Tuesday, November 23, 2010

Gov. Christie Warms To Bloomberg's 7 Train Extension Proposal

Any proposed extension of the 7 Train to Secaucus would require New Jersey's support. It seems that Gov. Christie, who killed the ARC tunnel project because of out of control costs and that the state would be on the hook for overruns that could reach anywhere from $1 to $5 billion over the already inflated $9 billion cost (originally proposed as $5 billion), is receptive to the idea that the MTA be able to extend the 7 Line to the Secaucus Transfer.

One of the reasons that he'd support this particular mass transit option is that the city and state of New York would be directly involved in the financing. The ARC tunnel, despite its interstate nature, would have been funded disproportionately from New Jersey, and New Jersey taxpayers would have been on the hook for all cost overruns.

Proponents of the ARC tunnel focus on the lack of a one-seat ride into Manhattan for North Jersey commuters, but ignore that this proposal would give even quicker and greater access to all MTA routes, including those on the East Side of Manhattan - direct access to Grand Central Station on the 7 Line, to say nothing of direct access to Queens and the outer boroughs. One-seat rides aren't nearly as important to commuters as the availability of rides, and NJ Transit has shown that it can't afford its existing infrastructure by cutting service on buses and trains. It had no way to afford one-seat rides into Manhattan without curtailing existing service to Hoboken.

The 7 Line proposal still needs to arrange financing and for the various Congressional delegations to get behind the proposal to line up federal funding in addition to Port Authority monies that were allocated to the project. Sen Lautenberg, who would rather carry out investigations into Christie canning the ARC tunnel, has yet to weigh in on this more worthy and cost-effective project. Christie's predecessor, Jon Corzine broke ground on the project despite opening the state's taxpayers up to potential cost overruns of billions - a bad deal that would only get worse as costs mounted and would saddle NJ Transit with yet another white elephant and boondoggle to go along with its Secaucus Transfer.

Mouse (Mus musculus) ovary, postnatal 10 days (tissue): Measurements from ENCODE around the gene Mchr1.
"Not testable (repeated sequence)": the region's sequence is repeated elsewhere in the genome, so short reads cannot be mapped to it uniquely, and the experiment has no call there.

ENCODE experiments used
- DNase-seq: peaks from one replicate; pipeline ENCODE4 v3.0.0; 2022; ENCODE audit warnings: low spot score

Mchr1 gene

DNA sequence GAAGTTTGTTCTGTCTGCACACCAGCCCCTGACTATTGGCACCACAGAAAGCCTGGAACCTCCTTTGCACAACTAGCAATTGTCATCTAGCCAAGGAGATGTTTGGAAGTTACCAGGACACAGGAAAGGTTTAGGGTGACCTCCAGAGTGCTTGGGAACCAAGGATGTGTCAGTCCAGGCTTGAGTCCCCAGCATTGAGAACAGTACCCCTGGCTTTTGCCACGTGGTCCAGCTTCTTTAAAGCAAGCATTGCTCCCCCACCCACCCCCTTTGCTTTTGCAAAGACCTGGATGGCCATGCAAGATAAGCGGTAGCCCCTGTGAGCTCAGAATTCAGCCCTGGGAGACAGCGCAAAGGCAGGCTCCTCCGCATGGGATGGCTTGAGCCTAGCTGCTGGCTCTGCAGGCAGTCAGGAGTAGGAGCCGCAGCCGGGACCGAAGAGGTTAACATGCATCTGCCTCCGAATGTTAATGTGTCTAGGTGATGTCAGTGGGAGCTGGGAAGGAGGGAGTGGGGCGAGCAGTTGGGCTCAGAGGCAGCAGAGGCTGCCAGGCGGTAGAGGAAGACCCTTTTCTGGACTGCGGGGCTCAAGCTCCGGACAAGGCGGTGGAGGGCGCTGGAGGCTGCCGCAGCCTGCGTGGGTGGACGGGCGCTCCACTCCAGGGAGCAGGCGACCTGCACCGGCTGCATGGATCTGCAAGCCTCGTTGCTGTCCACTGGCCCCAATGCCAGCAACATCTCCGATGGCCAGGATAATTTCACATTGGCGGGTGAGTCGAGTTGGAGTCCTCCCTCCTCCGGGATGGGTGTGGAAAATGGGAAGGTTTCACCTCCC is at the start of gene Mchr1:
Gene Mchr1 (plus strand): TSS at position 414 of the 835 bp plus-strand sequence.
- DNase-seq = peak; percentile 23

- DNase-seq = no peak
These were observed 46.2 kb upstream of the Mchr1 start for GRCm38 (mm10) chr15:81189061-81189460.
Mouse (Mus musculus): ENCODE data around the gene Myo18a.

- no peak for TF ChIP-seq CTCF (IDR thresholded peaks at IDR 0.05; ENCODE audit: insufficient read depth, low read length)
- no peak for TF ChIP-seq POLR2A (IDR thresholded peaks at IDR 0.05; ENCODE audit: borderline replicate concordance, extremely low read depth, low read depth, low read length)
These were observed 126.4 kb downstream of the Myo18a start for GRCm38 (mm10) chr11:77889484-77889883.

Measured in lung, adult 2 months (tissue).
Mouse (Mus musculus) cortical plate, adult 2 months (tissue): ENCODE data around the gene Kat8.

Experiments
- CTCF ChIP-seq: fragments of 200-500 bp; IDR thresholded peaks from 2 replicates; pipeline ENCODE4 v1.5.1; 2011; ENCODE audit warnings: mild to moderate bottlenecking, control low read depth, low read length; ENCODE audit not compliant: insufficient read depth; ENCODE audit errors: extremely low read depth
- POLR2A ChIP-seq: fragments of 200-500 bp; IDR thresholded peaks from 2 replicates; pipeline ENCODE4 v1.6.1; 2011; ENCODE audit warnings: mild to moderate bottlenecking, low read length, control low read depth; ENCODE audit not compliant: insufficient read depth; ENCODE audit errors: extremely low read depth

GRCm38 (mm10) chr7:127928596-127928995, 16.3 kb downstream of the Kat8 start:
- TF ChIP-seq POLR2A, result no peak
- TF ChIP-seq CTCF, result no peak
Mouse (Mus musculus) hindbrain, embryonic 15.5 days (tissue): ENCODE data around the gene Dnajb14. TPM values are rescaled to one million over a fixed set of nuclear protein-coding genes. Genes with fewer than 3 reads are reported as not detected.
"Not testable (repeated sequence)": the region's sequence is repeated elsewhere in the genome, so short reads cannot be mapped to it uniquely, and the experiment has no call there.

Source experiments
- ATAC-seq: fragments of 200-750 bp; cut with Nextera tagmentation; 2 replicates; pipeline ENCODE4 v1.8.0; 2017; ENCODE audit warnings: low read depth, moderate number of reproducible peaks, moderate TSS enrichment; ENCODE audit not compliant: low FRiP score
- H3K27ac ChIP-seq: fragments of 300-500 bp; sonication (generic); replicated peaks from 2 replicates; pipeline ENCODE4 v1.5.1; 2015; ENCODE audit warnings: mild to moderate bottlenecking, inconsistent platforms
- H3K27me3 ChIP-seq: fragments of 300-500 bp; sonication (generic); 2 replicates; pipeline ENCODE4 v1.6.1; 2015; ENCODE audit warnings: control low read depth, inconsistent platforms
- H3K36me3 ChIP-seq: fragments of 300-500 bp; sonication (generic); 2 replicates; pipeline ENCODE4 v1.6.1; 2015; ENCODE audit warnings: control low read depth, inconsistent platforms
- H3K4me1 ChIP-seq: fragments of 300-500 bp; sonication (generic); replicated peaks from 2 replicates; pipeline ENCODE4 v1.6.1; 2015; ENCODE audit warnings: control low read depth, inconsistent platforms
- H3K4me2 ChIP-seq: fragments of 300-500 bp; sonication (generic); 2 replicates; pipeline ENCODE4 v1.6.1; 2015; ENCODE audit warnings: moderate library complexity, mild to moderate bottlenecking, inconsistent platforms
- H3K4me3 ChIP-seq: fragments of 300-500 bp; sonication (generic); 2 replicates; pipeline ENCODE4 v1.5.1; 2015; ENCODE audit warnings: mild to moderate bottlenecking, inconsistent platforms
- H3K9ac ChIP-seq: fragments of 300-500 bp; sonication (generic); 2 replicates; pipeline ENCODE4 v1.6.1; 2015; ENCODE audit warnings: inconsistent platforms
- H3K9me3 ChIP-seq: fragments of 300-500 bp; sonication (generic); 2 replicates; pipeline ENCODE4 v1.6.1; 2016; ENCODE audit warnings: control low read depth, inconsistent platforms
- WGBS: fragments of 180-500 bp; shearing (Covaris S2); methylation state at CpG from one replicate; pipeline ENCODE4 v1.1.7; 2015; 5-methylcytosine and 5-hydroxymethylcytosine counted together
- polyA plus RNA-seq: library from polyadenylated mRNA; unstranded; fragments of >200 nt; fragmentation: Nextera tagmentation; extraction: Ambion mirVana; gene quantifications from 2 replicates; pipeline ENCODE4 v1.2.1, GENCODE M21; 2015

For his part, New York Senator Chuck Schumer has said that he would seek the necessary funding for the project. At least someone in the New York and New Jersey delegations has the foresight and understanding of the importance of expanding mass transit in a more efficient and cost effective manner.

Still, the MTA capital budget is itself stretched thin and the MTA has seen its share of service cuts and fare hikes. Yet, the MTA is better situated to handle the project than NJ Transit given it already has the equipment and land available for the tunnel without additional condemnations - a major cost savings.

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